Report: Phyo Myat Aung wins Myanmar Idol season 3

Myanmar has a new pop sensation, ladies and gentleman, and his name is Phyo Myat Aung!

By JARED DOWNING | FRONTIER

AS FRONTIER’S hard-hitting entertainment reporter, I was instructed to file a despatch from his semi-final semi-final victory (after securing a free ticket) about the cultural significance of Phyo Myat Aung’s meteoric rise to fame. Unfortunately though I was unable to learn much about either the winner or the third season of Myanmar Idol, so I present some random observations instead.

It was the semi-final results show. The three remaining contestants had sung their best before a panel of judges, and now one of them would go home. Under the dazzling lights of a packed coliseum, my friends and I threw our support behind a young man in a sharp blue blazer: contestant number 7, Phyo Myat Aung.

We were entranced by his humble charisma and quiet aplomb…but also because we happened to be sitting in his section of the stands and were showered with Phyo Myat Aung swag, including headbands and signs.

“Phyo Myat Aung! Phyo Myat Aung!” our section chorused, exploding into cheers and high-fiving one another at the mere mention of his name by the tuxedoed host (whom I dubbed Ko Ryan Seacrest).

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They showed a brief video explaining Phyo Myat Aung’s journey to stardom, but as it was in Myanmar language, I invented my own Phyo Myat Aung backstory: his chance meeting with washed-up voice coach U “Shwe Mandalar” Htet; his big break at the Myanmar Idol audition and dazzling success in the preliminaries; his slow descent into the trappings of stardom that would tear him apart from the woman he loved; his explosive row with Shwe Mandalar that left him alone and rudderless at the very cusp of–

“Jared, look up!” my friend hissed.  

Crap! Someone had pointed a jib-mounted camera directly at my face during my daydream about Phyo Myat Aung, which the viewers at home would mistake for boredom and apathy. They would never vote for him now, and it would be all my fault!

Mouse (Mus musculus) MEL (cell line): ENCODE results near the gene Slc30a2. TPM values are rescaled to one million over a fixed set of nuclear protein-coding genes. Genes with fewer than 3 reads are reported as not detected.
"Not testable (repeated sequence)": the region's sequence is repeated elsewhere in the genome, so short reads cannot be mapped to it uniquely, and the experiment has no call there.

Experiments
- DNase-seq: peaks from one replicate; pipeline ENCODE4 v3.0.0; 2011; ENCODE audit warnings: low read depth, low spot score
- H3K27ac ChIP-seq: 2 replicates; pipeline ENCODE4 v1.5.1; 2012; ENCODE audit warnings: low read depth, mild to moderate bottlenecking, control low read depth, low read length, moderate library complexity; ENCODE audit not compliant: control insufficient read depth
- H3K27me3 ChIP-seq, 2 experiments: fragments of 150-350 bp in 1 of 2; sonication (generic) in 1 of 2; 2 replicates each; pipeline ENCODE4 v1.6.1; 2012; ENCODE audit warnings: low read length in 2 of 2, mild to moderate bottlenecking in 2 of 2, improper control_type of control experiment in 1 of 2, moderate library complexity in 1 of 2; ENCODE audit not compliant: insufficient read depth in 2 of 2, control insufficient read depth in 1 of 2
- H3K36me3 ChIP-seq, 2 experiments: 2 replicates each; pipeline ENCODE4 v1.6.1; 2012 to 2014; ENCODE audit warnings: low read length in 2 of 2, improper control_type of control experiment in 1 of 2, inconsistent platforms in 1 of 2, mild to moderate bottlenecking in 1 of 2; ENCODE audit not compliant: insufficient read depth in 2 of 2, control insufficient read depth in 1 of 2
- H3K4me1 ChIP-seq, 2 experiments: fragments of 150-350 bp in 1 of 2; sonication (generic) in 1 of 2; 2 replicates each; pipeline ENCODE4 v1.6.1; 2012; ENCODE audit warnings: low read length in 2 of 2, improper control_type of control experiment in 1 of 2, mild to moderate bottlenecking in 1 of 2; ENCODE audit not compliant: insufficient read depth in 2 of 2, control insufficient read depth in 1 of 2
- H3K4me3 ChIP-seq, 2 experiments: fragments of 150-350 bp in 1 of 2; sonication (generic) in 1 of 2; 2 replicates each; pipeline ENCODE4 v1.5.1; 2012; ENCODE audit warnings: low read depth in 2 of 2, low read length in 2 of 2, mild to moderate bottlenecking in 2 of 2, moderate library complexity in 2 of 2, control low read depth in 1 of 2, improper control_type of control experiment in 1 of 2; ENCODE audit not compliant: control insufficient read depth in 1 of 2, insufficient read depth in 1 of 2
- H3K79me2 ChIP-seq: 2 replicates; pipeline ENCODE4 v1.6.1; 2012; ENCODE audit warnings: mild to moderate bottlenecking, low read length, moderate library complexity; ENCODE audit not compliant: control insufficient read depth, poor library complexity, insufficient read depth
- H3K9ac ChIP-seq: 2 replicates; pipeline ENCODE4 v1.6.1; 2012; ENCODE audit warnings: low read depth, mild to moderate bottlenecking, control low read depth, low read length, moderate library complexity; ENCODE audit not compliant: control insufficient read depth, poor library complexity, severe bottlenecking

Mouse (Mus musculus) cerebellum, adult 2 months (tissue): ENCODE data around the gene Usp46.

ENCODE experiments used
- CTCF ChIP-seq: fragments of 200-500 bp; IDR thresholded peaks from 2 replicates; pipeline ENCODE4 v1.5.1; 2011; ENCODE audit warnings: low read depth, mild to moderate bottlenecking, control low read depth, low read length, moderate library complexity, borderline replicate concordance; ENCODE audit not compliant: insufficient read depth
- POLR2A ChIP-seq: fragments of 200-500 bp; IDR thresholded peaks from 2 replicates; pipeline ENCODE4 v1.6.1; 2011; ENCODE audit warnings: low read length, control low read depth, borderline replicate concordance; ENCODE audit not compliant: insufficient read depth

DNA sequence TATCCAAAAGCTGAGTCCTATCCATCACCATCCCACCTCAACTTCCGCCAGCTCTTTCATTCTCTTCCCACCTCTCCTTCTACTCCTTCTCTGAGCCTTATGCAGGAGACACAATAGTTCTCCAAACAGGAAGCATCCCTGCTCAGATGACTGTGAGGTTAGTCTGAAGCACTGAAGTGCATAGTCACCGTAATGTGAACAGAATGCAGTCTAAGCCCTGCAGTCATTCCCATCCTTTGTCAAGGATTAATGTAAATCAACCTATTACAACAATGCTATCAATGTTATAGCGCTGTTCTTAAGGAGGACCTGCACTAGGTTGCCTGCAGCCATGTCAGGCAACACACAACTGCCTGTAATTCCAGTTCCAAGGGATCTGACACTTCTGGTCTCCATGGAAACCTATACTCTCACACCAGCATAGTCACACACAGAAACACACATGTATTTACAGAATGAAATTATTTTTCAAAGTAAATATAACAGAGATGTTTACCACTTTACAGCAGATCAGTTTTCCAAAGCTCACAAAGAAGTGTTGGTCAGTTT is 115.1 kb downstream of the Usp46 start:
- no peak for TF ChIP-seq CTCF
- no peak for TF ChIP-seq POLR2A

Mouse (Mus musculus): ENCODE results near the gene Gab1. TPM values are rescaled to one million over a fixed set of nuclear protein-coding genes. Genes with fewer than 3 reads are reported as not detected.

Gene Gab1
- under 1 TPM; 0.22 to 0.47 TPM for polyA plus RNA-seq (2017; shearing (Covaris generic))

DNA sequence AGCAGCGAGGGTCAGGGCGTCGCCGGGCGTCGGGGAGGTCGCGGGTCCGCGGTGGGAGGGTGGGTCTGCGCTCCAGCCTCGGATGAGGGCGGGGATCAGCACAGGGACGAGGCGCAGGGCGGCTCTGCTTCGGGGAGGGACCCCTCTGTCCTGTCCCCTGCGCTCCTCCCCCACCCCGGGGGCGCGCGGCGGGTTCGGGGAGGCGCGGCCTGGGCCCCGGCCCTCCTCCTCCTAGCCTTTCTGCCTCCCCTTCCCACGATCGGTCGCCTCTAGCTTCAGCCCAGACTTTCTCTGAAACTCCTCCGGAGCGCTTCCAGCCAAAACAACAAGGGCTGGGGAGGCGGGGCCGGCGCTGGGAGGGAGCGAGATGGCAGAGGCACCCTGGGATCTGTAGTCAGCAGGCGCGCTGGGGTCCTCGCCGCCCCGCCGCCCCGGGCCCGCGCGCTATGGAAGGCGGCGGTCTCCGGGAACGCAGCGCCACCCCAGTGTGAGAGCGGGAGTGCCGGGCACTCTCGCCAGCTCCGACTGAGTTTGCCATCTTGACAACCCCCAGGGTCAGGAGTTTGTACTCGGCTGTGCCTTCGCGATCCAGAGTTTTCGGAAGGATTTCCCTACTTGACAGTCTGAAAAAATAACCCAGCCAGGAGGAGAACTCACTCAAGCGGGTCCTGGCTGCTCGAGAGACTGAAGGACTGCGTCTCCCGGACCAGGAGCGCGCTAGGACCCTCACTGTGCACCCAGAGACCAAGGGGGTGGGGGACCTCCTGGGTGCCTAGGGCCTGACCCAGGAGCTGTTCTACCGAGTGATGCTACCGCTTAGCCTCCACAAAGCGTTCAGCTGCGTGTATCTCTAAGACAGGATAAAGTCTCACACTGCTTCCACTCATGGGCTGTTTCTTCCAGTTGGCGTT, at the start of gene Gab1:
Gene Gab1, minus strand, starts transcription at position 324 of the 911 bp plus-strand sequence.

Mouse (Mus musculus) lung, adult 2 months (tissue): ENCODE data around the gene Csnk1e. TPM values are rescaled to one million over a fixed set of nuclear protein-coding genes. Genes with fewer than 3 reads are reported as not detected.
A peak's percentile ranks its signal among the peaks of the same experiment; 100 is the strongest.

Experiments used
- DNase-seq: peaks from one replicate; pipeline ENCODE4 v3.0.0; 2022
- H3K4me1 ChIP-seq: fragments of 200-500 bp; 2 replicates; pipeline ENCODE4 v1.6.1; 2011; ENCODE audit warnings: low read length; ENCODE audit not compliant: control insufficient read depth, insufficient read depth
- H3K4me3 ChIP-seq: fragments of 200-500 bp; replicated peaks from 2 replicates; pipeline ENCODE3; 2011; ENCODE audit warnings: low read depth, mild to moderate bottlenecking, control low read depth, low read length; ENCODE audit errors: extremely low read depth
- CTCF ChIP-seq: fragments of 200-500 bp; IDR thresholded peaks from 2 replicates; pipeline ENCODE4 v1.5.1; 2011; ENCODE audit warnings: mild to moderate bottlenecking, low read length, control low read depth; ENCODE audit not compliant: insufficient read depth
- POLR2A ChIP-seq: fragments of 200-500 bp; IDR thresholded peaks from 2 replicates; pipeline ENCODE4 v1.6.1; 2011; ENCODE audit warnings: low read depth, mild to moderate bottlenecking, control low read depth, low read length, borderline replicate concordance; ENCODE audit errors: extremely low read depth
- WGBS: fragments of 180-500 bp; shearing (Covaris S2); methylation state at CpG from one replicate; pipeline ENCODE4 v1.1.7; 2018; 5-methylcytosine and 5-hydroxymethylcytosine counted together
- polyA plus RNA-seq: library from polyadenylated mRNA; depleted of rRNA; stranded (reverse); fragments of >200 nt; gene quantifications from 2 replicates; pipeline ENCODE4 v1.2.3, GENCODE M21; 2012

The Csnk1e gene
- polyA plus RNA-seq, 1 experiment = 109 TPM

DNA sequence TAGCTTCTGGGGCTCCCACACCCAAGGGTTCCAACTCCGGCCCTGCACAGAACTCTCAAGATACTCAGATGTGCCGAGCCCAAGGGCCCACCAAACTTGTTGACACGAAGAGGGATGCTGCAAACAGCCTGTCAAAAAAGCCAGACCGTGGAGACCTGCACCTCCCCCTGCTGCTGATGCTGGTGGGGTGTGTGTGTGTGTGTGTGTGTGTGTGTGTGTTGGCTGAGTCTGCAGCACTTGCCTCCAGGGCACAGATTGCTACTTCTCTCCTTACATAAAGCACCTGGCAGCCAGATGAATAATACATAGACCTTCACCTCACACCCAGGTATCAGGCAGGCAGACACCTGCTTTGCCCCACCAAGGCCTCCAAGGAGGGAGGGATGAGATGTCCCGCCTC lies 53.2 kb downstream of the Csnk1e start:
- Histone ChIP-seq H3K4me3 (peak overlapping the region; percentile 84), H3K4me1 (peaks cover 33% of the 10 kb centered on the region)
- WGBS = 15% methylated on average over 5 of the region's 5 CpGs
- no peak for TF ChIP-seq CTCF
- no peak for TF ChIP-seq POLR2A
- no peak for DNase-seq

I couldn’t let my section down again. For the rest of the show, I never let my outward enthusiasm flag, even though it meant staying dutifully in my seat when all of my friends stepped out to the restroom during the final commercial break.

As it happened, those dummies stayed outside for too long and were barred from re-entering the stands, which left me the only white person in the entire house, alone in a row of empty seats just as Ko Seacrest led the finalists onto the stage for the judges’ verdict.

Their monologues went on for a while, but I never dropped my expression of utter suspense (even though for all I knew they were merely reminding the viewers to choose Shine brand detergent for the brightest whites and toughest stains).

Of course, Phyo Myat Aung was victorious, and our section was a roiling sea of joy as Ko Seacrest reminded everyone to tune in next week as he squared off against the other finalist, whose name I don’t know but I will call Ma Idina Menzel.

I found my friends in the wings, and we giddily took pictures under a glowing “Myanmar Idol” logo and purchased matching souvenir tee-shirts, which we wore the following week for the Grand Final watch party.

I was not in the auditorium during the final, but I imagine Phyo Myat Aung alone on stage, croaking out a few lame notes as he scans the remorseless judges and a restless house. All seems lost until, somewhere in the mezzanine, his eyes fall on Shwe Mandalar. He came after all! A quick nod from his old mentor, and Phyo Myat Aung lights up the stage like a Roman candle. He is Myanmar Elvis, Sinatra of the East, and his voice flows over the audience like Thingyan rain after the longest of summers. General Ne Win himself, that notorious foe of song and mirth, might have stayed his thugs had only Phyo Myat Aung been at the mic that fateful New Year’s Eve of 1975.

Anyway, that’s how I like to imagine it. And since at the time of writing this is literally the only English language article reporting the outcome of Myanmar Idol season 3, you’ll probably just have to take my word for it.

By Jared Downing

By Jared Downing

Jared Downing is an American journalist from Colorado and Alabama. He likes podcasts, radio theatre and hitchhiking and collects cans of sardines from around the world.
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